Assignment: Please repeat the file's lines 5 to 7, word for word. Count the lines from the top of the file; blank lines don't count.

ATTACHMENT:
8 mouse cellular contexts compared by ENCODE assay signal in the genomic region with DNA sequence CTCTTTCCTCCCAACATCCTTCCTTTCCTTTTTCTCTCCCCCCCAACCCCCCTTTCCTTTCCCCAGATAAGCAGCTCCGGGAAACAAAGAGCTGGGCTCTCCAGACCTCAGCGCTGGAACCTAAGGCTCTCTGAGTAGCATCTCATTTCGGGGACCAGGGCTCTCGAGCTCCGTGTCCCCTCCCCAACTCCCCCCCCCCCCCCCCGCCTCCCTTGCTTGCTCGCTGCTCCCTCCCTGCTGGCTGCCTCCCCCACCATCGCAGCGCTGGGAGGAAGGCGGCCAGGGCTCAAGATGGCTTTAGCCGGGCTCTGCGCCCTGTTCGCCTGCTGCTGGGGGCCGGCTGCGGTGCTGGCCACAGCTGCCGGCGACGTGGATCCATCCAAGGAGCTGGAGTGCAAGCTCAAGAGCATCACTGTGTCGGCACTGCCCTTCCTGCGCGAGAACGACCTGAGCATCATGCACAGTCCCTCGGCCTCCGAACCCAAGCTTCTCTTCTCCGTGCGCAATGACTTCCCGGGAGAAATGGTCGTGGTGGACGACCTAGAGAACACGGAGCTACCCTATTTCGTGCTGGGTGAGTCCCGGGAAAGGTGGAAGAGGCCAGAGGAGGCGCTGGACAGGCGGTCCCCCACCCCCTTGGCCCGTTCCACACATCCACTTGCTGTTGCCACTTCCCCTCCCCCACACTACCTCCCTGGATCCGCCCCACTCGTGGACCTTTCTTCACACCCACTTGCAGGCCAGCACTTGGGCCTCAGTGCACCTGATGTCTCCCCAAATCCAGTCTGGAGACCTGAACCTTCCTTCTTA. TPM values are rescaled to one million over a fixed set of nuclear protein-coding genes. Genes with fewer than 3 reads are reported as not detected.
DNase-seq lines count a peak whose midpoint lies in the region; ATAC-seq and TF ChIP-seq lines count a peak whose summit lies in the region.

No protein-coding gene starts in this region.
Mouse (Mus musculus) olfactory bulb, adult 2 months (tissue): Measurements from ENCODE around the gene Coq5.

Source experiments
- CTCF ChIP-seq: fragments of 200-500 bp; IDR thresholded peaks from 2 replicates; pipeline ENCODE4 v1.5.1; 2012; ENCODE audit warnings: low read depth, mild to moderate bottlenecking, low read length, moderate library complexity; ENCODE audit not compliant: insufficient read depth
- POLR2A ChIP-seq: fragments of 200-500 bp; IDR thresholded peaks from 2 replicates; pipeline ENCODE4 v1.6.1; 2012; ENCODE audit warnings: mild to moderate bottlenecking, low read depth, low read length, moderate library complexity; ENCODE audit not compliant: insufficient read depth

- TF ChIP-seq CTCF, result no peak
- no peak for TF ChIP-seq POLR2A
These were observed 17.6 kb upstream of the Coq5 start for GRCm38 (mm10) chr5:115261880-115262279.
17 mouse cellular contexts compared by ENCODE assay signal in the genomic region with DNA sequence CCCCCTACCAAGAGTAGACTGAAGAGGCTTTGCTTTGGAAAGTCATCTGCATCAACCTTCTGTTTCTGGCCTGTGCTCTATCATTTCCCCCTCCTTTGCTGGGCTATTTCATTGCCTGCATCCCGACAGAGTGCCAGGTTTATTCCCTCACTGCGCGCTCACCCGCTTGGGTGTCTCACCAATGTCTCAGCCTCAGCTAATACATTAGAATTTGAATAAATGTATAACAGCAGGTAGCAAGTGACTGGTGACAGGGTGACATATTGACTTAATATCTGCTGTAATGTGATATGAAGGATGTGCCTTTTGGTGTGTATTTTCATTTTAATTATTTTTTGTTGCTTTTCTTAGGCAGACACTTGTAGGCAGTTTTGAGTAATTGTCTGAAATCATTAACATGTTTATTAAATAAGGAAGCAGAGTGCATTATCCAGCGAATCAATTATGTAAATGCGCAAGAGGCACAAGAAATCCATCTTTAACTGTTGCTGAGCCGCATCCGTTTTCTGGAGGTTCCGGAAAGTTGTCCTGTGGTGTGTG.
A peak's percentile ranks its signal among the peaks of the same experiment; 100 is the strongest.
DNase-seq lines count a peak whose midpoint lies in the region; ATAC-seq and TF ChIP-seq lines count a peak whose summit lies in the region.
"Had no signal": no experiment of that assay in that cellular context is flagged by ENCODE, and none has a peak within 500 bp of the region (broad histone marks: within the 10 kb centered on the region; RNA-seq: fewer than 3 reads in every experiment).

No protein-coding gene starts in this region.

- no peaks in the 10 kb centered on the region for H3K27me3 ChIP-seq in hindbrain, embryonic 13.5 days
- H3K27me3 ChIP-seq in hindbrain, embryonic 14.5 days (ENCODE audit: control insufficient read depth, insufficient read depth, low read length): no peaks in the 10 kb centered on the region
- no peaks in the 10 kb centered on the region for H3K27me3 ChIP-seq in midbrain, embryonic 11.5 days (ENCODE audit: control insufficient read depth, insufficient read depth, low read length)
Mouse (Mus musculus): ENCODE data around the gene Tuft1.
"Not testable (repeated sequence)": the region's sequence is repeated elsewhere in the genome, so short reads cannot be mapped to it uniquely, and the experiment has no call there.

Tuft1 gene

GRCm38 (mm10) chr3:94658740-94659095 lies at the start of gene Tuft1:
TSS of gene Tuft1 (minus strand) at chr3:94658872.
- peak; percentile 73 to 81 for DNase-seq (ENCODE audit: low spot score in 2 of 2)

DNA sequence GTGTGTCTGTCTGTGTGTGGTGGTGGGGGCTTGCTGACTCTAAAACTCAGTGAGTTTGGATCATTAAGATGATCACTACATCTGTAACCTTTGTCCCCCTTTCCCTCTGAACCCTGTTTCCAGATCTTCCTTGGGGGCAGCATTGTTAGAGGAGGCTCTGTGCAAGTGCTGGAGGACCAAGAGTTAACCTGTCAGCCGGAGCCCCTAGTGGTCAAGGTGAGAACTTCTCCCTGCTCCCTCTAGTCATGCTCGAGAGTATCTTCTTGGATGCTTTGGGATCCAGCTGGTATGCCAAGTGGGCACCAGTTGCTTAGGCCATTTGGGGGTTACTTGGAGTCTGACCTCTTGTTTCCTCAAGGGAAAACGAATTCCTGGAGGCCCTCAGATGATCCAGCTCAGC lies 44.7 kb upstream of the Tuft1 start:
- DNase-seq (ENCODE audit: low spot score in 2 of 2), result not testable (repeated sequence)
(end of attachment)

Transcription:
Source experiments
- CTCF ChIP-seq: fragments of 200-500 bp; IDR thresholded peaks from 2 replicates; pipeline ENCODE4 v1.5.1; 2012; ENCODE audit warnings: low read depth, mild to moderate bottlenecking, low read length, moderate library complexity; ENCODE audit not compliant: insufficient read depth
- POLR2A ChIP-seq: fragments of 200-500 bp; IDR thresholded peaks from 2 replicates; pipeline ENCODE4 v1.6.1; 2012; ENCODE audit warnings: mild to moderate bottlenecking, low read depth, low read length, moderate library complexity; ENCODE audit not compliant: insufficient read depth